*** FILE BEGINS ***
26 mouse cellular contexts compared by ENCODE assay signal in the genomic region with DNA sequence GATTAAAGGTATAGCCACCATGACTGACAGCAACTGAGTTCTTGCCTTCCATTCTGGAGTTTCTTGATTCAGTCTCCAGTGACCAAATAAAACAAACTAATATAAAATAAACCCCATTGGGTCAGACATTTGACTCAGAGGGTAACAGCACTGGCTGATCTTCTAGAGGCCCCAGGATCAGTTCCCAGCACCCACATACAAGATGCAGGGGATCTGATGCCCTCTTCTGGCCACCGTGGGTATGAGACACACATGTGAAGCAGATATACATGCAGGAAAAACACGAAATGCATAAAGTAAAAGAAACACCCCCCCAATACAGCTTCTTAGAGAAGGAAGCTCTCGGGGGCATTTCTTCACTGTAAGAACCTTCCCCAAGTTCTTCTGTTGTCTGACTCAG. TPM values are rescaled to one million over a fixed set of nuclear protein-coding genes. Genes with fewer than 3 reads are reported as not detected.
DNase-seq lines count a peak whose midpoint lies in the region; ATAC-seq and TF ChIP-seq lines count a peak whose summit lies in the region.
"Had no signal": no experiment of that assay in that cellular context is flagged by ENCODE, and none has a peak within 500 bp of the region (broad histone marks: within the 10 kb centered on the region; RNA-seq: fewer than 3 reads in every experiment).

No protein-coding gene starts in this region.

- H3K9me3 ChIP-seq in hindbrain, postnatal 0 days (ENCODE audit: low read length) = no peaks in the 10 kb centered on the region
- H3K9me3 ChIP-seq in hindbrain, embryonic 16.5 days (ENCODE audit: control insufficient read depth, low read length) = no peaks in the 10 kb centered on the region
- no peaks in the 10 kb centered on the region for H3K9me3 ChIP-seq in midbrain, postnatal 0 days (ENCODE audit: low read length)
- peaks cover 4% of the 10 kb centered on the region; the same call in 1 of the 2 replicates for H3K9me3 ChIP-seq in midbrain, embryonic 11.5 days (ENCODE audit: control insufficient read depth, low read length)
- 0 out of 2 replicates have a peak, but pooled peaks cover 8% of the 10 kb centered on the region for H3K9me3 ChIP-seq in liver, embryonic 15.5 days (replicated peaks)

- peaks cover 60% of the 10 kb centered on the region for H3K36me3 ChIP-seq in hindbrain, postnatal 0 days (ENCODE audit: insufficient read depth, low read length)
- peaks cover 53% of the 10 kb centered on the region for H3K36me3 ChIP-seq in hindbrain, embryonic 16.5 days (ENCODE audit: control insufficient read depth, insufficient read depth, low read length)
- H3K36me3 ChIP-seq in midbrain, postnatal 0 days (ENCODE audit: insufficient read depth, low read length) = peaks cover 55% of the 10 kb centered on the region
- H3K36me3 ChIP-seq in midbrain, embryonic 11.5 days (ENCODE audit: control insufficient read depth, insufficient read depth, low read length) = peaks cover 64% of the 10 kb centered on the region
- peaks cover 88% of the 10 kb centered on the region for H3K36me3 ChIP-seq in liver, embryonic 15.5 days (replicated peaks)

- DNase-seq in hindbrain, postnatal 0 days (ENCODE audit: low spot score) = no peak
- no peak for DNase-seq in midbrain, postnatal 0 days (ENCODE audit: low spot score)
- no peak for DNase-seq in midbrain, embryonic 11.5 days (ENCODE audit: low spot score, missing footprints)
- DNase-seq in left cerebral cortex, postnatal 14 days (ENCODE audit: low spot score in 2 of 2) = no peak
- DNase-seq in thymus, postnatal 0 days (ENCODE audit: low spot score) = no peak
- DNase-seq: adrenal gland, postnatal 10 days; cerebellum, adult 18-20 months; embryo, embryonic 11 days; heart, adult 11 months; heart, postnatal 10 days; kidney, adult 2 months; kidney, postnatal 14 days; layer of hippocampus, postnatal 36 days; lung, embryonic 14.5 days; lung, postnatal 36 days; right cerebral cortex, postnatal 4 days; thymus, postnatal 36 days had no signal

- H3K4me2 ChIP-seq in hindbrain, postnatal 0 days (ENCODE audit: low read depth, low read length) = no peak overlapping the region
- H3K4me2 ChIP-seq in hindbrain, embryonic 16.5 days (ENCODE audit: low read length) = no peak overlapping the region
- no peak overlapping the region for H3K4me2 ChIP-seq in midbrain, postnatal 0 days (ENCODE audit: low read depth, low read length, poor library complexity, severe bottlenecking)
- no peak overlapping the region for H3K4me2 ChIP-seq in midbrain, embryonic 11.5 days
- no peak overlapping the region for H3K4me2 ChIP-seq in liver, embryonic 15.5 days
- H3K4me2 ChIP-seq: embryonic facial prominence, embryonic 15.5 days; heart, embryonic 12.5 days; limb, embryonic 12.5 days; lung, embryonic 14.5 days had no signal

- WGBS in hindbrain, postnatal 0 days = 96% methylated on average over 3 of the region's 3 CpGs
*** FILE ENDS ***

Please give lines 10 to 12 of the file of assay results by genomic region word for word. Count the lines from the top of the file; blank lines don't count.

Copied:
- peaks cover 60% of the 10 kb centered on the region for H3K36me3 ChIP-seq in hindbrain, postnatal 0 days (ENCODE audit: insufficient read depth, low read length)
- peaks cover 53% of the 10 kb centered on the region for H3K36me3 ChIP-seq in hindbrain, embryonic 16.5 days (ENCODE audit: control insufficient read depth, insufficient read depth, low read length)
- H3K36me3 ChIP-seq in midbrain, postnatal 0 days (ENCODE audit: insufficient read depth, low read length) = peaks cover 55% of the 10 kb centered on the region